FILLMORE -- A former teacher at Millard High School pleaded guilty Wednesday to having a sexual relationship with one of his female students. He admitted to five counts in two separate counties.
Both Millard County and Juab County prosecutors decided to look at these multiple sexual encounters as one criminal episode, and instead of 15-plus counts, prosecutors narrowed it down to five.
Charges Gillins pleaded to
Keith Lorraine Gillins, 61, pleaded guilty to two first-degree felonies--attempted rape and attempted sodomy--in Juab County for an incident that happened over Easter weekend of this year. The charges carry a maximum sentence of three years to life.
In Millard County, Gillins pleaded guilty to one count of first-degree felony attempted rape for a November 2008 incident, which also carries a penalty of three years to life.
He also pleaded guilty to two counts of forcible sex abuse--both second-degree felonies stemming from crimes committed in October and November of last year. Those two hold a 1 to 15 year maximum penalty.
Prosecutors say they are happy with the results, especially because they had to balance their legal needs with those of the teenage victim, who most likely did not want to testify at trial.
"It's always a consideration. That's always something we take into account in a case like this--generally very sensitive. We have a young lady there who is pretty fragile," said Patrick Finlinson, deputy county attorney for Millard County.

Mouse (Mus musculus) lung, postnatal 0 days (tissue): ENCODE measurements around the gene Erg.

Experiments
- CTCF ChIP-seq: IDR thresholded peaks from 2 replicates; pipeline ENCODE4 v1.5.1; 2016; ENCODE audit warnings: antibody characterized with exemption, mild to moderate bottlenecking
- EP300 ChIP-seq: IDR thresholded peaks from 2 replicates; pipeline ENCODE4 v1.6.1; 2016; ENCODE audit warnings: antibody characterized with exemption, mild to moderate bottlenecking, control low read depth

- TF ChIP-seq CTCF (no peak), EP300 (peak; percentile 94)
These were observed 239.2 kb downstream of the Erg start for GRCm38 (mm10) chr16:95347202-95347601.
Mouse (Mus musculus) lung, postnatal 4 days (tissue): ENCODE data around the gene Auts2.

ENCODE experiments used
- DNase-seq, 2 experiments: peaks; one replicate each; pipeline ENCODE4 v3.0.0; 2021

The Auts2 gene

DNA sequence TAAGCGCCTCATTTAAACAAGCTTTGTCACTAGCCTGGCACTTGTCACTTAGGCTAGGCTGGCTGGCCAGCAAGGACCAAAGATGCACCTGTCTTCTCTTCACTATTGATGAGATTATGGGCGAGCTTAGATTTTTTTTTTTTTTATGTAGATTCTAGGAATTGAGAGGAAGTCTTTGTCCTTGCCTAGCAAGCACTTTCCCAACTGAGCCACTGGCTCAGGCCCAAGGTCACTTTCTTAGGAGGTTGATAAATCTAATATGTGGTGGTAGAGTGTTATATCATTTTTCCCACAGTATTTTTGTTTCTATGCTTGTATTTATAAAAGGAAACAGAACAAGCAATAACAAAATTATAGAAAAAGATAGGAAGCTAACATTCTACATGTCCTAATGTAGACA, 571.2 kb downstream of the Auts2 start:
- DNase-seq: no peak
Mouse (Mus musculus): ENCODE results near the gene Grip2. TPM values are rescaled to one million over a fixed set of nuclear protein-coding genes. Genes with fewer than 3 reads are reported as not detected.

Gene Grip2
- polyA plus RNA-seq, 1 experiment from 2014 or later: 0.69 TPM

In exchange for the plea deal, prosecutors will not pursue any further charges. Gillins will remain in custody until sentencing on Oct. 14.
Reaction from community
Before this, Gillins was a picture of pride in the community. He was a former mayor of Fillmore, a high school teacher and coach, as well as an LDS Bishop.
"Everybody's heard about what he's done for the community and everything," said Fillmore resident Aaron Anderson. "You just never would've thought."
Millard High School student Kember Anderson said, "I never would've expected any of this. It was a really big shock."
Last year, Gillins was Kember's English teacher. Now she's happy to have some closure.
"It's just been this big fiasco, rumors flying everywhere," she said. "It's just nice to have some truth."
That truth is surprising to Arvadale Ashman. She owns the Pioneer Market in town and has known Gillians for the past 20 years.
"You read about it happening in other communities. You don't want it to happen in your own, but there's no guarantees," Ashman said.
Wednesday was the first day back at Millard High, and although things will never be the same for Gillins or the victim, things are slowly returning back to normal at school.
"I think everything's going to work out," Kember said. "It's still kind of a tender subject, but I think it's going to be OK. I think the community is recovering."
KSL News tried to talk to Gillins' family Wednesday, but they declined comment. As for the victim, her stepfather was in court and told us she's been on a roller coaster of emotions.